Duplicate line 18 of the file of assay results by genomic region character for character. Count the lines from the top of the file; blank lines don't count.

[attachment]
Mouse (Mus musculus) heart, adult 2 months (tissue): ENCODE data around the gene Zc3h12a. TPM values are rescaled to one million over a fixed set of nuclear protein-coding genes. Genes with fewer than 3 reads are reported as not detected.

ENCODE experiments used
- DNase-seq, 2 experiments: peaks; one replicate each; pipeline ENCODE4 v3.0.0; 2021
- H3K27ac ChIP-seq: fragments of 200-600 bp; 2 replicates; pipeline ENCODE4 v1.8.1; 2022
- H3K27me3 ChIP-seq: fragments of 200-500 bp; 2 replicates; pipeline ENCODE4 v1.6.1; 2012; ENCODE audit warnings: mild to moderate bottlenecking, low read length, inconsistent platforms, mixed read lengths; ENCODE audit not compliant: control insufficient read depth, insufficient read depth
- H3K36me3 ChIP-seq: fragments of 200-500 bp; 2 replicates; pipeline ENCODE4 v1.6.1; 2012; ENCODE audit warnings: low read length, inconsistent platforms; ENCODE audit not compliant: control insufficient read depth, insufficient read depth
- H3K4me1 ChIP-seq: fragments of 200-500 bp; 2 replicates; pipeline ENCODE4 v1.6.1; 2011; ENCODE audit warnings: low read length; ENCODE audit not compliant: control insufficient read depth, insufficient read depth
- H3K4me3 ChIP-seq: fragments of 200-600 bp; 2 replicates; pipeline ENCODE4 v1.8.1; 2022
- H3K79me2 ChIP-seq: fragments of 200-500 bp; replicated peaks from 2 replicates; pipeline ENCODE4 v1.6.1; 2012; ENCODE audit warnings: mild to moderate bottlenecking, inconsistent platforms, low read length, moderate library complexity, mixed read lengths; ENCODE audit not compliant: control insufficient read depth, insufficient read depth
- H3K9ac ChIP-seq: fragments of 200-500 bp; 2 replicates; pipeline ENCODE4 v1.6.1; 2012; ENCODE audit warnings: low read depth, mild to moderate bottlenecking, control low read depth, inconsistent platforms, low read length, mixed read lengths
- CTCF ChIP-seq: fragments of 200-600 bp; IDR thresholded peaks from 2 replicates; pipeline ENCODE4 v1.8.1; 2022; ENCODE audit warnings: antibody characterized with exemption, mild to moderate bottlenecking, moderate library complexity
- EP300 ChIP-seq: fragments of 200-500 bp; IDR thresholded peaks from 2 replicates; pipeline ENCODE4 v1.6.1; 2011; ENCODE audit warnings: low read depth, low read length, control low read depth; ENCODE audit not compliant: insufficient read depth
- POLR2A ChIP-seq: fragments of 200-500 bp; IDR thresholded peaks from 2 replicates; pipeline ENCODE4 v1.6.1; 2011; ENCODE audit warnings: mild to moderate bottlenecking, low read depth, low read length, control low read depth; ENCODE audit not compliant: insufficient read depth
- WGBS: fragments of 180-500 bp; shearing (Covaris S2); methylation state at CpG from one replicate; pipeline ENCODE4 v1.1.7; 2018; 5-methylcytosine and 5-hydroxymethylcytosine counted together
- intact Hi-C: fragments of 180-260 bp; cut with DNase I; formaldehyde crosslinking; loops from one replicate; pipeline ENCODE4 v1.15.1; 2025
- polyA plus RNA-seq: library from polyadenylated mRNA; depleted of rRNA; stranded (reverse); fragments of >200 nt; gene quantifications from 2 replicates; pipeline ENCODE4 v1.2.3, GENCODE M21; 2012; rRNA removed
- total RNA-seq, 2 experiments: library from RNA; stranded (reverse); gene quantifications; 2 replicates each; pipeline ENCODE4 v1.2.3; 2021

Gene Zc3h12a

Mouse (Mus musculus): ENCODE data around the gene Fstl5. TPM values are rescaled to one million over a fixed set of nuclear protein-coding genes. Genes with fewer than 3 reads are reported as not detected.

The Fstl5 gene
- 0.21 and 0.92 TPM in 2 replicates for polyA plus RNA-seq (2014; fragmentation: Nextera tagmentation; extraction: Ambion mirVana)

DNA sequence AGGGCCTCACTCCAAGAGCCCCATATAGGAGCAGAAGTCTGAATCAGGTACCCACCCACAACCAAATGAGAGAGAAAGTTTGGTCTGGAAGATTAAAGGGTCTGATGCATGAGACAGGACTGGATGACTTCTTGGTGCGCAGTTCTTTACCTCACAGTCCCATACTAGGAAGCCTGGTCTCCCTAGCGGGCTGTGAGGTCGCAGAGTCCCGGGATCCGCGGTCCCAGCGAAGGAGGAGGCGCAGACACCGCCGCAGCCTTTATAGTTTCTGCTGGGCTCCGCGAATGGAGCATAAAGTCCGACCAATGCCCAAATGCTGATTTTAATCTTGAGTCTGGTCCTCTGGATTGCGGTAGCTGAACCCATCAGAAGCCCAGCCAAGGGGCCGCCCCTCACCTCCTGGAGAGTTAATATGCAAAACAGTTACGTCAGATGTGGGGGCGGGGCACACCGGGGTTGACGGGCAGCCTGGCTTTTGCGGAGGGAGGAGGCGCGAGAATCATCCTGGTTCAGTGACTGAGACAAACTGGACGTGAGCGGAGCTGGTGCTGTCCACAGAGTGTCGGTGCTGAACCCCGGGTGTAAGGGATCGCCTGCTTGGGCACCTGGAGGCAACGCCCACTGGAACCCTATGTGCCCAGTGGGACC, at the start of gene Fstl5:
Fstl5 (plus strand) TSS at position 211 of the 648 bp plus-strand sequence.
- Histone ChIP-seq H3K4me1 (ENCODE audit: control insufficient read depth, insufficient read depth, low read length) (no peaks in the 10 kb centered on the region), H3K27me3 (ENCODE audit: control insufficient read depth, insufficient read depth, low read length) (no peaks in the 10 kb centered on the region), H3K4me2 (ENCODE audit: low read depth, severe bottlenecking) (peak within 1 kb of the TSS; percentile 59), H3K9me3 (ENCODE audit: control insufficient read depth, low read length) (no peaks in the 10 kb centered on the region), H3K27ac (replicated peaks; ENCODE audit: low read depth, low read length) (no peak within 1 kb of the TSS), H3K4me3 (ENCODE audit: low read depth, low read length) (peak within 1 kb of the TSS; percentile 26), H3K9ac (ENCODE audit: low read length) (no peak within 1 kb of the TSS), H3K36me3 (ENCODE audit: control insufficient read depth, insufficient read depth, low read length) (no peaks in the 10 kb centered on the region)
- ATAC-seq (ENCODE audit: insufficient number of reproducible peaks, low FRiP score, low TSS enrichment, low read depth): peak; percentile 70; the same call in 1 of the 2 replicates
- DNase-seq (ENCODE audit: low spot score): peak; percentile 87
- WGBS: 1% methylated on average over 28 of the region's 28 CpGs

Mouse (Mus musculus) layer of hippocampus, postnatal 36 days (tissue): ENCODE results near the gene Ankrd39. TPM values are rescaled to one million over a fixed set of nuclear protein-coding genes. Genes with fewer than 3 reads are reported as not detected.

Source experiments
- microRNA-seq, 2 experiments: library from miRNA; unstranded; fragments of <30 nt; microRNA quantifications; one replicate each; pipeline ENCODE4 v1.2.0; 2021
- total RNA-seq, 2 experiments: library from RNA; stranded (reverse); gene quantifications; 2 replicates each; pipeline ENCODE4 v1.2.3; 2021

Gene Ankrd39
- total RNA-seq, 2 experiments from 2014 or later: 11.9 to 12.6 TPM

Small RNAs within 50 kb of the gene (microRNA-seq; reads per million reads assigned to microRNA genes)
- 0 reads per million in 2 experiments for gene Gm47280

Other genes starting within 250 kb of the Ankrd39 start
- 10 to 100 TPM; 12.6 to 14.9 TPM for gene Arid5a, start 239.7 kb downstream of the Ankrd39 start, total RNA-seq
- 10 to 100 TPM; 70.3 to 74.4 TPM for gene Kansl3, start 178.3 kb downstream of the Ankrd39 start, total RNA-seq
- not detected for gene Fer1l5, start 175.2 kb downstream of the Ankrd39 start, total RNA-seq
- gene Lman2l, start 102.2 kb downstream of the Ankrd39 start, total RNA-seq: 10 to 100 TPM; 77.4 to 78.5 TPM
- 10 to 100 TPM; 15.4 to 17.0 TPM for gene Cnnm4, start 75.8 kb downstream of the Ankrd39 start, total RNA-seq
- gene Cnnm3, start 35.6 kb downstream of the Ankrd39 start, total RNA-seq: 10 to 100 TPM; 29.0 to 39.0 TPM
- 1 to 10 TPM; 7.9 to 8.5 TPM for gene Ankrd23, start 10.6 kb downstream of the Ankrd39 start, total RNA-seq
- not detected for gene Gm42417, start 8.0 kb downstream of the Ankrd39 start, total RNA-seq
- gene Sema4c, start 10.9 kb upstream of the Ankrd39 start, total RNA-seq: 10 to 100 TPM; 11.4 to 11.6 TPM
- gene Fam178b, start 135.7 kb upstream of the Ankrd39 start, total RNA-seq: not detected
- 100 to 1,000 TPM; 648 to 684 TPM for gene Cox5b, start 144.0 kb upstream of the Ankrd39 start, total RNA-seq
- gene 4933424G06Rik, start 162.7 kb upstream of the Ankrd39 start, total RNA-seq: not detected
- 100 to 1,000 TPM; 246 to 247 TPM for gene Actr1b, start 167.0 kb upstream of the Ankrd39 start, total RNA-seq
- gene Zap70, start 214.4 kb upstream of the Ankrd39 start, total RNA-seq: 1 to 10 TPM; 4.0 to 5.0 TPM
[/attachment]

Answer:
Gene Zc3h12a